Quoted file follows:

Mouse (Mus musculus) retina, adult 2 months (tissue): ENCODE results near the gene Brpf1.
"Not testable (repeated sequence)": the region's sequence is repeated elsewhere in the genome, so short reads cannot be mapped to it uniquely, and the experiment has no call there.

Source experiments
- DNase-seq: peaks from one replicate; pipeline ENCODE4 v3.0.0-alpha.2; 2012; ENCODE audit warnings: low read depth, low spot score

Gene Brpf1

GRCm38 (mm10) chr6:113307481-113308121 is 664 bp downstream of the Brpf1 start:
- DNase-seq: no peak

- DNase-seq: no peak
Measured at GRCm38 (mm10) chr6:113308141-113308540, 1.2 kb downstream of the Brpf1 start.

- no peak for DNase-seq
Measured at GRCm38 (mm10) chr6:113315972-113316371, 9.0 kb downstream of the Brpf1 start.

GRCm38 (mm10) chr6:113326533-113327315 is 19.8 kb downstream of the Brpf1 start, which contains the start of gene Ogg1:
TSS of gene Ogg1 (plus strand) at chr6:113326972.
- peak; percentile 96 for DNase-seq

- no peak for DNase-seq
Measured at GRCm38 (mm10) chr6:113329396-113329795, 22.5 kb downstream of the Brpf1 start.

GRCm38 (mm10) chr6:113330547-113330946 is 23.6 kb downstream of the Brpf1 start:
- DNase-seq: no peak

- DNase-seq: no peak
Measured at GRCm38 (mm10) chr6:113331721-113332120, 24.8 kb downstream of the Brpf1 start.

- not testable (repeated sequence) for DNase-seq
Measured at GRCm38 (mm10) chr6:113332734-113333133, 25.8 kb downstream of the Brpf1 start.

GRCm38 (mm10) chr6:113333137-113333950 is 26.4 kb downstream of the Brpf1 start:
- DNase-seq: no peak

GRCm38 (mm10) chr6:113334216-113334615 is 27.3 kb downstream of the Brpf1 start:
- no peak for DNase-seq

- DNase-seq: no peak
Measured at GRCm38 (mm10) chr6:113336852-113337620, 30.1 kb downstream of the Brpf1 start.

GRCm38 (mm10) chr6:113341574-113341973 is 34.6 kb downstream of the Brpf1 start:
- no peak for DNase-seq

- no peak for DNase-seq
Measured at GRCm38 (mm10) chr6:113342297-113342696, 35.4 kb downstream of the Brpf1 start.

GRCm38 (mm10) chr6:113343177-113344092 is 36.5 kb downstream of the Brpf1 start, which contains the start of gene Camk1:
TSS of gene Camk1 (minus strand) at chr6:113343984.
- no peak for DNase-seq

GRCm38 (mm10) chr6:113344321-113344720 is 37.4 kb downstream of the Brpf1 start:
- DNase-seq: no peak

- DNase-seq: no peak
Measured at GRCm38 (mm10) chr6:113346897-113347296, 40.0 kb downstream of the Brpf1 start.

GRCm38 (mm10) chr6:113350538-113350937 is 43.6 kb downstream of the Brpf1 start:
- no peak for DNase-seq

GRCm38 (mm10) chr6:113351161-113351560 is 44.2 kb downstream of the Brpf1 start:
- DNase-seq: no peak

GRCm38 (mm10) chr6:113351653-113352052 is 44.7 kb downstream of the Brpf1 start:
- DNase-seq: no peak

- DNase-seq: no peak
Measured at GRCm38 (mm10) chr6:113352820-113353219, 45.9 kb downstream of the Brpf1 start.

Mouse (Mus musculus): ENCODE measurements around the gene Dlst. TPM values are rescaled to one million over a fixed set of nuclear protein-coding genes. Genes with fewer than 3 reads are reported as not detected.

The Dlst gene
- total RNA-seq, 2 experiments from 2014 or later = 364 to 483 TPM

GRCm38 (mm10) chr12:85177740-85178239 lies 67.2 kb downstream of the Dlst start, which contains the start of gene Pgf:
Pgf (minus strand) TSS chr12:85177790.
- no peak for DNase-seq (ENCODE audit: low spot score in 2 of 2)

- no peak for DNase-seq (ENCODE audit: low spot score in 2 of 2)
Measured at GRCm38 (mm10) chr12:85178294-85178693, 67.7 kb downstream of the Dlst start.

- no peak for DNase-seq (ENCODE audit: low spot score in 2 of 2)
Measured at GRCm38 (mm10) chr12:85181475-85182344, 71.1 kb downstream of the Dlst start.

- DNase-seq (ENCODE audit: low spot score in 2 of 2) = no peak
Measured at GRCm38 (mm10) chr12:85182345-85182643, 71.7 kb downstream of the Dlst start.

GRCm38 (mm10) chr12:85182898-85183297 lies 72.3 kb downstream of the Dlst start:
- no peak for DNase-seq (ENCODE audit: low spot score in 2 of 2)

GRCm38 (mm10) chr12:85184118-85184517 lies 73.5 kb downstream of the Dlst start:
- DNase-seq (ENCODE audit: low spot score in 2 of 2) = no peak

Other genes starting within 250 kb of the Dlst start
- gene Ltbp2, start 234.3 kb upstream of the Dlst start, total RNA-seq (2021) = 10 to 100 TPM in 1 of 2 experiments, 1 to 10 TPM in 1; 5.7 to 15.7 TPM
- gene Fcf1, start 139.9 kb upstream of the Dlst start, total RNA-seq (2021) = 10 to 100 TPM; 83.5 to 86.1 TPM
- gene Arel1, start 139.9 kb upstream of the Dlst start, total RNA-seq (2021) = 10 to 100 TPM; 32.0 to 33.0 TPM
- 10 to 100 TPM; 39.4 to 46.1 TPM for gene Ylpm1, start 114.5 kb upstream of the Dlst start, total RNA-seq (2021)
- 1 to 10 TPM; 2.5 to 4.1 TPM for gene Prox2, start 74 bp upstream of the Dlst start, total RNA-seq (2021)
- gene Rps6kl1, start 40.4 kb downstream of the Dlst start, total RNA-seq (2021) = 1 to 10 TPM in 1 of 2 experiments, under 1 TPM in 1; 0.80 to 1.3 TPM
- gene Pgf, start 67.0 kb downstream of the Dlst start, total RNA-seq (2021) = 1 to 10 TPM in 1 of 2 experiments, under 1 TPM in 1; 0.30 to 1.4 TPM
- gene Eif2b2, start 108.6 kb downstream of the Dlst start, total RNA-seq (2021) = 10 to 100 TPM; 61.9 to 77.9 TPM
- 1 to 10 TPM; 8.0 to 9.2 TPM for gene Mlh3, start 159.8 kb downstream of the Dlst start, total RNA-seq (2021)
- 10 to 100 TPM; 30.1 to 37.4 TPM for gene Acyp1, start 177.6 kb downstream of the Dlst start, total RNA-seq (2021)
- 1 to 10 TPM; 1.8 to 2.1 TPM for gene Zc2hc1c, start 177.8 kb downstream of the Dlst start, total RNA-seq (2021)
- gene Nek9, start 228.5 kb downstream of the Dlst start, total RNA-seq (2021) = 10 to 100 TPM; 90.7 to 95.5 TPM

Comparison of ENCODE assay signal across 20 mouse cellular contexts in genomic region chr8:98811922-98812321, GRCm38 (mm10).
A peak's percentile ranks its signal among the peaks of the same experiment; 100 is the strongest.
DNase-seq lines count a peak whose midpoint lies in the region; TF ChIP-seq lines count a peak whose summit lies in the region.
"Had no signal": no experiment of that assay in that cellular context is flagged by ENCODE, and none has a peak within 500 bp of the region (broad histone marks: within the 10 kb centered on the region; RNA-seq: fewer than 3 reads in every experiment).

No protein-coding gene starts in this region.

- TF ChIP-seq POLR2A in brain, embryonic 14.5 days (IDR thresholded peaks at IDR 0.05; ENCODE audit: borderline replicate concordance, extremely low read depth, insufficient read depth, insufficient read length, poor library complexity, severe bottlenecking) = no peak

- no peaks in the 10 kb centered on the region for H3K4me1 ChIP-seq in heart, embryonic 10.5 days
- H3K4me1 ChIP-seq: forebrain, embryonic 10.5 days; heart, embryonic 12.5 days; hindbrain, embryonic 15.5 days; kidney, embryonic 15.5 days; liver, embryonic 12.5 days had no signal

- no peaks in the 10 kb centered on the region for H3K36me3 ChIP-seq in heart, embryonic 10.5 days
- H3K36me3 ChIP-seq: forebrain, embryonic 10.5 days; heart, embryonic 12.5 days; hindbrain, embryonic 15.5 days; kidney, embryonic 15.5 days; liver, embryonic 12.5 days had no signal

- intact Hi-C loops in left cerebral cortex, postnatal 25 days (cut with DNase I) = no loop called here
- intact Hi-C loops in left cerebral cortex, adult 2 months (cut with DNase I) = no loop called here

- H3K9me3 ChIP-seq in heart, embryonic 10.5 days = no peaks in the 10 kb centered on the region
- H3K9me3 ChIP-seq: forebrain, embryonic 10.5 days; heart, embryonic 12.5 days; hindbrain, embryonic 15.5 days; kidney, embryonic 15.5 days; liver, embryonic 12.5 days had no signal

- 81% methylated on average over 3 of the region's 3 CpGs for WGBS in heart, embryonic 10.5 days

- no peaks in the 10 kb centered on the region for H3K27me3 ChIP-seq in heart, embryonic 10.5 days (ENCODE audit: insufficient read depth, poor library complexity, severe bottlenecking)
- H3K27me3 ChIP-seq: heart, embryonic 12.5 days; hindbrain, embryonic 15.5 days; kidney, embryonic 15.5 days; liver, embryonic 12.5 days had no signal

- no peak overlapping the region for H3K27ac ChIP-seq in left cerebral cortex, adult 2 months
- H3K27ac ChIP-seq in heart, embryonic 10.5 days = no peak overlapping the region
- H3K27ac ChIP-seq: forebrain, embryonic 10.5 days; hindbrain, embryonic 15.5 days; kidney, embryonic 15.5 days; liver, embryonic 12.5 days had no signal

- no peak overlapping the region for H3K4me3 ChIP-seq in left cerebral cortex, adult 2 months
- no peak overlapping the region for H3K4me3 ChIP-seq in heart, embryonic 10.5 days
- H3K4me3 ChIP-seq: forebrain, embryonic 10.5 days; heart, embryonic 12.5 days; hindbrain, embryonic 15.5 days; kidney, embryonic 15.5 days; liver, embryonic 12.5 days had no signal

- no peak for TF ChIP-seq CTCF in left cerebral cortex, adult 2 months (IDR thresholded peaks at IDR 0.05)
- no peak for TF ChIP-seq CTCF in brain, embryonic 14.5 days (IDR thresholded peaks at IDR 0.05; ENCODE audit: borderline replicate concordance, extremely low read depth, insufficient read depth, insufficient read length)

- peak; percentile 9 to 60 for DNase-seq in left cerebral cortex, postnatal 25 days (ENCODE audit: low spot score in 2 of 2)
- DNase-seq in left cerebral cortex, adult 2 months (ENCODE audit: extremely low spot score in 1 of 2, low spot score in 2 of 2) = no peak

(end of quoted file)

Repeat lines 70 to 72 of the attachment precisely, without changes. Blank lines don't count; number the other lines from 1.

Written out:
- gene Rps6kl1, start 40.4 kb downstream of the Dlst start, total RNA-seq (2021) = 1 to 10 TPM in 1 of 2 experiments, under 1 TPM in 1; 0.80 to 1.3 TPM
- gene Pgf, start 67.0 kb downstream of the Dlst start, total RNA-seq (2021) = 1 to 10 TPM in 1 of 2 experiments, under 1 TPM in 1; 0.30 to 1.4 TPM
- gene Eif2b2, start 108.6 kb downstream of the Dlst start, total RNA-seq (2021) = 10 to 100 TPM; 61.9 to 77.9 TPM